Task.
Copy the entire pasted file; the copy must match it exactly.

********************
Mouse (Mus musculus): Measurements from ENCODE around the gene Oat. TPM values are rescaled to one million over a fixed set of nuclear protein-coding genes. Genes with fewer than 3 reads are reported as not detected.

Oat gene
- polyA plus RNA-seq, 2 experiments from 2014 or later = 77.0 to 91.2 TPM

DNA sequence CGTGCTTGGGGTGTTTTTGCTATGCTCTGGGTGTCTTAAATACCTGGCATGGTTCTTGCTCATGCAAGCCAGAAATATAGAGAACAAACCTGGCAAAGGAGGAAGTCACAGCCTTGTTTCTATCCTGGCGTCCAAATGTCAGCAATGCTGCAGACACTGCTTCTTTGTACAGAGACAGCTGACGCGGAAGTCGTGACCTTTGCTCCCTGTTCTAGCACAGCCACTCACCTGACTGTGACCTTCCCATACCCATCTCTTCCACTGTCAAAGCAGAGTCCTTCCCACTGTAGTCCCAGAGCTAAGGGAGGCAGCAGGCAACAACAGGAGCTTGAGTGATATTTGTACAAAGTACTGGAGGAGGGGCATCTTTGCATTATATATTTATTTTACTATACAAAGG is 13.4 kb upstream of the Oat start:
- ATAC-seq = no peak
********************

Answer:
Mouse (Mus musculus): Measurements from ENCODE around the gene Oat. TPM values are rescaled to one million over a fixed set of nuclear protein-coding genes. Genes with fewer than 3 reads are reported as not detected.

Oat gene
- polyA plus RNA-seq, 2 experiments from 2014 or later = 77.0 to 91.2 TPM

DNA sequence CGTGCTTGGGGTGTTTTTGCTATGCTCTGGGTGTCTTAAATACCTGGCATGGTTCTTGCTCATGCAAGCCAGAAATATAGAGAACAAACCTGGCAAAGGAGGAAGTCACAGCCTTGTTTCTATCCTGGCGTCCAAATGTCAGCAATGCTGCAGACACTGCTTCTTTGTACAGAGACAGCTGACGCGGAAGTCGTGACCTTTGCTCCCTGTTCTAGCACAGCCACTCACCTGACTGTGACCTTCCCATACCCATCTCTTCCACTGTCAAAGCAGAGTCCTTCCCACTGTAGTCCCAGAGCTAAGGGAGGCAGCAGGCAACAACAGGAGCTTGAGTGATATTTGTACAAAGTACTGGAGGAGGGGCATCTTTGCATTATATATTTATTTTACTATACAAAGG is 13.4 kb upstream of the Oat start:
- ATAC-seq = no peak